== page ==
London: Burns & Oates, 1963. 16mo. (6 3/4 inches tall), rounded black leatherette boards, all edges red, original gold foil dust jacket. Bright boards fine, shallow crease and gentlest edge-wear to price-clipped dust jacket. A near-fine copy. Item #652
"A COMPENDIUM OF SPIRITUALITY WHICH IS UNIQUE IN THE ANNALS OF CHRISTIAN ASCETIC AND SPIRITUAL LITERATURE" Golden Library edition of Ignatius Loyola's manual of practical contemplation, a new English translation of this landmark of Roman Catholic spirituality. Derived from his experiences at Loyola and Manresa in 1521-1522, Ignatius spent over twenty-five years developing the Excercitia. "At heart, Ignatian spirituality flows from the saint's most famous work, The Spiritual Exercises, which Ignatius wrote over many years; it was the fruit of his prayer and his experience in helping others pray. Any understanding of the spirituality of St. Ignatius and of his Jesuit Order begins with this short work" (James Martin). The text was largely complete by 1541 and first published in 1548. From the opening fundamental principle (rendered here as "Man has been created to praise, reverence and serve our Lord God, thereby saving his soul"), Loyola's "small book contains the marrow of his spiritual outlook and most quickly mirrors to us the synthesis of his principles" (George E. Ganss).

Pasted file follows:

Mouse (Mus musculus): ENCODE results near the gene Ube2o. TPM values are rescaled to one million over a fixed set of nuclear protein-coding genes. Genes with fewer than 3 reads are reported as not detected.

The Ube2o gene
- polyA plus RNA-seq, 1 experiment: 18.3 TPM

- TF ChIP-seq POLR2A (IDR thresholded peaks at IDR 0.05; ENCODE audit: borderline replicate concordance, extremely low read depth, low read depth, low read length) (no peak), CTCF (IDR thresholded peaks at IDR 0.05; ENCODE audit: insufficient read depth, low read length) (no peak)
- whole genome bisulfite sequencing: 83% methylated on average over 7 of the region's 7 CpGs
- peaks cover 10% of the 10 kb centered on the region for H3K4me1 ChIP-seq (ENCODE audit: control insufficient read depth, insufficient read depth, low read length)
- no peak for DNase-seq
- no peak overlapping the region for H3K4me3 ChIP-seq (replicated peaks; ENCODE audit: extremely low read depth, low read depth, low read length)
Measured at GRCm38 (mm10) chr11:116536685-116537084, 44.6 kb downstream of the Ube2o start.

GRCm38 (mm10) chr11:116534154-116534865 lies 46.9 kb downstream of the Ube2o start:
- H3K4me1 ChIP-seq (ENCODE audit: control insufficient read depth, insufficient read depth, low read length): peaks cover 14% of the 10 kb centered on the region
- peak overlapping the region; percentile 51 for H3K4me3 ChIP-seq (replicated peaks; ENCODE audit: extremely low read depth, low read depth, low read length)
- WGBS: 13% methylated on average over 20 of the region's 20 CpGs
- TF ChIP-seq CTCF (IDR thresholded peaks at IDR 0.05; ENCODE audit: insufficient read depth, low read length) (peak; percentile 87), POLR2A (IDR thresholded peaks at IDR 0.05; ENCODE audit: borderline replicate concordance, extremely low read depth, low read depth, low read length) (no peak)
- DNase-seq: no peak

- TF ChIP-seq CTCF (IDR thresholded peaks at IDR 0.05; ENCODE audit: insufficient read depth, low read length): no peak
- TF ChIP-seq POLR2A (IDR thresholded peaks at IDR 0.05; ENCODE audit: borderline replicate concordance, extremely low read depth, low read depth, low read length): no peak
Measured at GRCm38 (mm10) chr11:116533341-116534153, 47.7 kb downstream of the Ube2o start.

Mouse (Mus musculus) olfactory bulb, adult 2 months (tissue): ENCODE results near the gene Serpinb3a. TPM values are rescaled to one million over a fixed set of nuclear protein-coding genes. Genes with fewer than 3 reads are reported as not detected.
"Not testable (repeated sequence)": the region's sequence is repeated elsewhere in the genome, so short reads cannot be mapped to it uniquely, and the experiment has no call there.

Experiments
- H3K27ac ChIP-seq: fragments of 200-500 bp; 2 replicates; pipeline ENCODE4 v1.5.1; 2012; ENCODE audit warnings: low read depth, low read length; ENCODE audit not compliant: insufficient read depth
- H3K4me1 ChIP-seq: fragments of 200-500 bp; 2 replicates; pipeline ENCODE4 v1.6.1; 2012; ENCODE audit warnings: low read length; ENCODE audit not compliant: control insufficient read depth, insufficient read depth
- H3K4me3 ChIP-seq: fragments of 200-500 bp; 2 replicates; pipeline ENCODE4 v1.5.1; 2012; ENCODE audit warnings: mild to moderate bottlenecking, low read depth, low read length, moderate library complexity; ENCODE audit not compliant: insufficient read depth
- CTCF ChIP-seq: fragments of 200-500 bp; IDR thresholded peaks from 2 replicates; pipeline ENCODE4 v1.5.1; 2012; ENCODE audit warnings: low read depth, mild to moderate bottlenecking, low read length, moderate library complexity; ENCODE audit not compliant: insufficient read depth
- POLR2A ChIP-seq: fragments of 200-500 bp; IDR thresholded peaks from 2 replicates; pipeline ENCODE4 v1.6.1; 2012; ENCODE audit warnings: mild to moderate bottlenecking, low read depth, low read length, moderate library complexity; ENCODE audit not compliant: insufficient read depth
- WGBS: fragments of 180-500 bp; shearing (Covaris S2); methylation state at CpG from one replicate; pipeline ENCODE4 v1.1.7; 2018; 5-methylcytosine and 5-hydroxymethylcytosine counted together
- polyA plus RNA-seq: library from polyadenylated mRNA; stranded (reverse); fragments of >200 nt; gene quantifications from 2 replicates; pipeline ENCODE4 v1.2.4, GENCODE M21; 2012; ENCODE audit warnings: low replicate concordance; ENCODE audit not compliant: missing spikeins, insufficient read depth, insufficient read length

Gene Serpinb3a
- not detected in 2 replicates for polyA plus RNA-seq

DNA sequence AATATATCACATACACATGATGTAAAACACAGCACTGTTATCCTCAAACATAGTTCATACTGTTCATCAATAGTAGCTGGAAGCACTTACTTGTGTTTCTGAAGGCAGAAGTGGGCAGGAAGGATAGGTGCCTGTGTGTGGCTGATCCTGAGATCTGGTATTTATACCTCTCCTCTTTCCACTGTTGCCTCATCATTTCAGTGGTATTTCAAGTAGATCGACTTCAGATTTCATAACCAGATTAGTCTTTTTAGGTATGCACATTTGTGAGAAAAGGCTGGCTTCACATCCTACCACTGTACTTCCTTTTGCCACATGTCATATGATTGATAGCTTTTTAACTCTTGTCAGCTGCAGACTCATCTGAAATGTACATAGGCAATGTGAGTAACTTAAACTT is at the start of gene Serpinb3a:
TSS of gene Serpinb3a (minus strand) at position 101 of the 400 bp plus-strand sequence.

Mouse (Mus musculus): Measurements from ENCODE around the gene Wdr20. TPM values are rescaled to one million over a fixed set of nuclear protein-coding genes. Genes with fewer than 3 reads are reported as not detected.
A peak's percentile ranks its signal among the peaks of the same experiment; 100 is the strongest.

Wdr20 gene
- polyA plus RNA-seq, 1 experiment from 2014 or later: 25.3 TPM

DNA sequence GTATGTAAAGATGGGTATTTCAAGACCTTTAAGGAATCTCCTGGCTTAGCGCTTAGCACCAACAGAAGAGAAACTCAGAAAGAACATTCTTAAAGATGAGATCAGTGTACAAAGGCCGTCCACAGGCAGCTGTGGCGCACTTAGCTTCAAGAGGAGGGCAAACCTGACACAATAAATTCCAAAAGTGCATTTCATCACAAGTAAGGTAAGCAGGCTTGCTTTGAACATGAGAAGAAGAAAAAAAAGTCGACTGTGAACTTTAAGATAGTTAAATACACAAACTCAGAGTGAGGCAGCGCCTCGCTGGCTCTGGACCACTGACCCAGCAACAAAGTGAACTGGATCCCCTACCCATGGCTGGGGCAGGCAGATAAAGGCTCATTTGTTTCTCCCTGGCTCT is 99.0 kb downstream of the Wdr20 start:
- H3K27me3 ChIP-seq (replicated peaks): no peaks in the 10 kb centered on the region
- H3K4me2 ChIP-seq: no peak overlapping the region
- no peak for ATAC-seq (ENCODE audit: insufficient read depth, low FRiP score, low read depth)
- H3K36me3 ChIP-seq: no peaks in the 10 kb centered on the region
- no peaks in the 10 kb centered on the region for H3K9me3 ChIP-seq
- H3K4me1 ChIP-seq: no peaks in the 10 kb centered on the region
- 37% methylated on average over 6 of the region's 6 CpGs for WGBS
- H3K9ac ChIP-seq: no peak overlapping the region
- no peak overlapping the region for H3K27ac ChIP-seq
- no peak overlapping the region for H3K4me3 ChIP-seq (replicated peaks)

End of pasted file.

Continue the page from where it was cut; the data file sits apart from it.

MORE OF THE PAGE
Fr. Corbishley's short Introduction provides a practical reason for bringing out a new translation in a new edition: "If we are to resist the erosion of our Christian and human values, we can hardly do better than to withdraw, however temporarily, from the skeptical climate that surrounds us and contemplate steadily the eternal verities as accepted and propounded by the author of the Exercises." This "temporary withdrawal" from the outside world advised by Corbishley describes the modern practice of retreats for laypersons, where "the Exercises are not to be read so much as prayed." The Spiritual Exercises are estimated to have been published some 4500 times since the sixteenth century. This edition was printed in Belgium and published by Burns and Oates as part of their Golden Library series, with a wonderful example of the distinctive gold foil dust wrapper. George E. Ganss. The Spiritual Exercises of Saint Ignatius. James Martin, My Life with the Saints. Approbations.